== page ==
Content provided by Defence Housing Australia
Interest rates are at historic lows and property prices have begun to rise. Here, experts have their say on whether it’s a good time to invest.
It’s official: Australian property prices are well and truly rebounding after a two-year slump. According to the CoreLogic Home Value Index, house prices rose in October for the fourth consecutive month, adding 1.2 per cent nationally.
There’s good news for Australians with mortgages, too: interest rates are at historic lows, and most economists predict they will stay low throughout 2020, making mortgages easier to service in the months ahead.
But what does this mean for those looking to enter the investment-property market?
‘It’s good news in some ways, but in other ways it could make things a little bit tougher,’ says CoreLogic research director Tim Lawless.
‘On the plus side, if you’re planning to take out a mortgage on your investment property, making payments is now much easier than it was at the start of the year.’
However, he adds, ‘As you can see from the data, the events of the past few months do mean there’s now some upwards pressure on prices.’
As independent economist Saul Eslake explains, it’s not just the Reserve Bank’s interest-rate cuts that have begun to tempt investors to return to the housing market in recent months.
‘The other key thing that’s happened in the property market is the removal of the uncertainty about the tax treatment of investment property that had been weighing on the market in the lead-up to the Federal Election,’ says Eslake.
‘The Labor Party had been saying since before the 2016 election that they were going to get rid of negative gearing and reduce the capital gains tax discount that applied to property and other types of investment. With opinion polls saying right up until the election that a change of government was likely, investors were pulling back from the market.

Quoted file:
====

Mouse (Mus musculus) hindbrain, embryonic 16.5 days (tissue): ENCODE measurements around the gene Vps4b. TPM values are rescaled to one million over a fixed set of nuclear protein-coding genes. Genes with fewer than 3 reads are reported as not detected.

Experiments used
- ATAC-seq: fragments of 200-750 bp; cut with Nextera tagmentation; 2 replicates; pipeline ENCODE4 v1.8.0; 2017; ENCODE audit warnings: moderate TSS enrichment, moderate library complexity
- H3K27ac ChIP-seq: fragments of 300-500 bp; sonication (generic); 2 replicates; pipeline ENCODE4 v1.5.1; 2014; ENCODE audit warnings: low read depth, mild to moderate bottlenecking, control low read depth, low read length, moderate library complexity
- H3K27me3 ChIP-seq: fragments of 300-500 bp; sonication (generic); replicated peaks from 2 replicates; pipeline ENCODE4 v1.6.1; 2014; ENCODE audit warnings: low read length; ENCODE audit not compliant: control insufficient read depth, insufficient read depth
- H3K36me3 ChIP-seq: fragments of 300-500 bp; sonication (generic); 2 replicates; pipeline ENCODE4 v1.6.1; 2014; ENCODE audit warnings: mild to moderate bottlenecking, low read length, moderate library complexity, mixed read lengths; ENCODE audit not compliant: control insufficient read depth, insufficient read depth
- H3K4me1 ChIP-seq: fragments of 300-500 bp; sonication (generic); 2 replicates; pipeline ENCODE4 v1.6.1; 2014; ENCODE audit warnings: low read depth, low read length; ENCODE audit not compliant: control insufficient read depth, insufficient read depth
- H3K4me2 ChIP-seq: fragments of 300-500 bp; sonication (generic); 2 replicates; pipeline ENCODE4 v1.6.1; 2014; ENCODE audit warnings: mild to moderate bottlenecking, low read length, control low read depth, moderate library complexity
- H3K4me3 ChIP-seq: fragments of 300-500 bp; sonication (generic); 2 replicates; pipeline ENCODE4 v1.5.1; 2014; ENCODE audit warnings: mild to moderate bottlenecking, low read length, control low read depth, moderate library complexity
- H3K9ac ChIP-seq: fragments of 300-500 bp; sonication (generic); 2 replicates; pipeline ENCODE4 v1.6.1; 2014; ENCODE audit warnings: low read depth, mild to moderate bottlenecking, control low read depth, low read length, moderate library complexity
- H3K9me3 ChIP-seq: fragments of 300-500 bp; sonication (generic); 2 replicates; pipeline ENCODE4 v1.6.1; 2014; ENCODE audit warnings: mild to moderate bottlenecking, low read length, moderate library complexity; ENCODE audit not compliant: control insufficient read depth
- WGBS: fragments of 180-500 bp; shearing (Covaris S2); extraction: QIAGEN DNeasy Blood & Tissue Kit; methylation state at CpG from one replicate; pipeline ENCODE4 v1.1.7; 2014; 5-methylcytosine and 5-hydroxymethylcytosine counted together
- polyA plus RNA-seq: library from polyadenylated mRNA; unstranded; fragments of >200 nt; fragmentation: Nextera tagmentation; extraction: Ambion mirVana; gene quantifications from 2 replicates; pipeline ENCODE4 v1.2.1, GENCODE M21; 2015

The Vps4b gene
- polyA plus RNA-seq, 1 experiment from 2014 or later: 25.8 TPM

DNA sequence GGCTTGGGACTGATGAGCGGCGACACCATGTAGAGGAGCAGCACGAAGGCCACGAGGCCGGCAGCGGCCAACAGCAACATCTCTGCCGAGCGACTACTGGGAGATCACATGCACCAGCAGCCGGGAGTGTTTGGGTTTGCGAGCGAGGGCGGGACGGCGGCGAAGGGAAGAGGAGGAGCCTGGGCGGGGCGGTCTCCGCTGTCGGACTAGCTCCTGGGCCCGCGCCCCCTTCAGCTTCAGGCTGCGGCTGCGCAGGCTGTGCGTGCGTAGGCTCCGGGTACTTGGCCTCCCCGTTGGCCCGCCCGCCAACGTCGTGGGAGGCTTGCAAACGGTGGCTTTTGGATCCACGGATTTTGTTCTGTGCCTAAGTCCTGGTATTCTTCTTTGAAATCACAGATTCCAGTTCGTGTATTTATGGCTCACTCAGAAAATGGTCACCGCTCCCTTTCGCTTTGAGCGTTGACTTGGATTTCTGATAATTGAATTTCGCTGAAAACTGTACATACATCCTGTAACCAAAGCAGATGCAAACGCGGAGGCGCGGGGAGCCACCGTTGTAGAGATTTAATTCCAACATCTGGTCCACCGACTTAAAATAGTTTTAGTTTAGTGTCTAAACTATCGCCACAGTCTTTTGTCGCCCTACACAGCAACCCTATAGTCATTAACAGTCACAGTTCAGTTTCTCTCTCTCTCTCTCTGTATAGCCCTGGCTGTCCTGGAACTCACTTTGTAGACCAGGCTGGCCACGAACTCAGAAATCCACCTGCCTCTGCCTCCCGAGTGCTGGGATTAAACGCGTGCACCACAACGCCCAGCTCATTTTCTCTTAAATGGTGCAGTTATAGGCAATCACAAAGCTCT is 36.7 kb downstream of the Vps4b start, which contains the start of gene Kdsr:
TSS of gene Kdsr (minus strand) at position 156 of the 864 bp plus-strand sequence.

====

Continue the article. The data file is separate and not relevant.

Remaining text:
‘That uncertainty has now completely gone away because of the election outcome.’
A third factor that has helped stimulate the market is the relaxation of lending rules by the Australian Prudential Regulatory Authority, which has made it easier for prospective buyers to qualify for mortgages.
‘Those three things all together are probably the key reason that we are seeing the housing market recover at the moment,’ says Lawless.
Eslake believes property prices will continue to rise, thanks largely to ongoing low interest rates.
‘It’s not likely [rates] will go up in the months ahead,’ says Eslake. ‘Indeed, it’s more likely that they will come down perhaps once more – not this year  but maybe in the first half of next year. That’s more likely than not.’
Lawless concurs. ‘We aren’t expecting interest rates to rise for at least another couple of years,’ he says. ‘In fact, I think the next move will probably be another cut, around February next year.’
Eslake adds, ‘If you take a three- to five-year view, then you would probably want to factor in the possibility that rates could rise by a percentage point or so from present levels.’
Lawless describes current conditions for investment buyers as a ‘sweet spot’. ‘You’re still buying at prices that are lower than when the market peaked back in 2017, and you can benefit from lower interest rates,’ he says.
But now is the time to act, says Lawless. ‘A bit of urgency has come back into the decision-making process, particularly in cities like Sydney and Melbourne, where prices are rising a lot faster. It won’t be too much longer before we see housing prices reach a new record high, particularly in Melbourne, where values are rising the fastest. But we are now seeing prices rising virtually everywhere, at least across all the capital cities apart from Perth and Darwin.’
Eslake also believes, on balance, that now is a good time to invest in property. ‘Given the interest-rate outlook and given the market does appear to have passed the bottom, at least in the eastern states, it’s not a bad place to put money,’ he says.
However, he believes would-be investors should manage their expectations. ‘If I were buying property, my expectations for capital gain would be more modest than they were a decade ago,’ he says, ‘and I would want to be less highly geared than I might have been a decade ago.’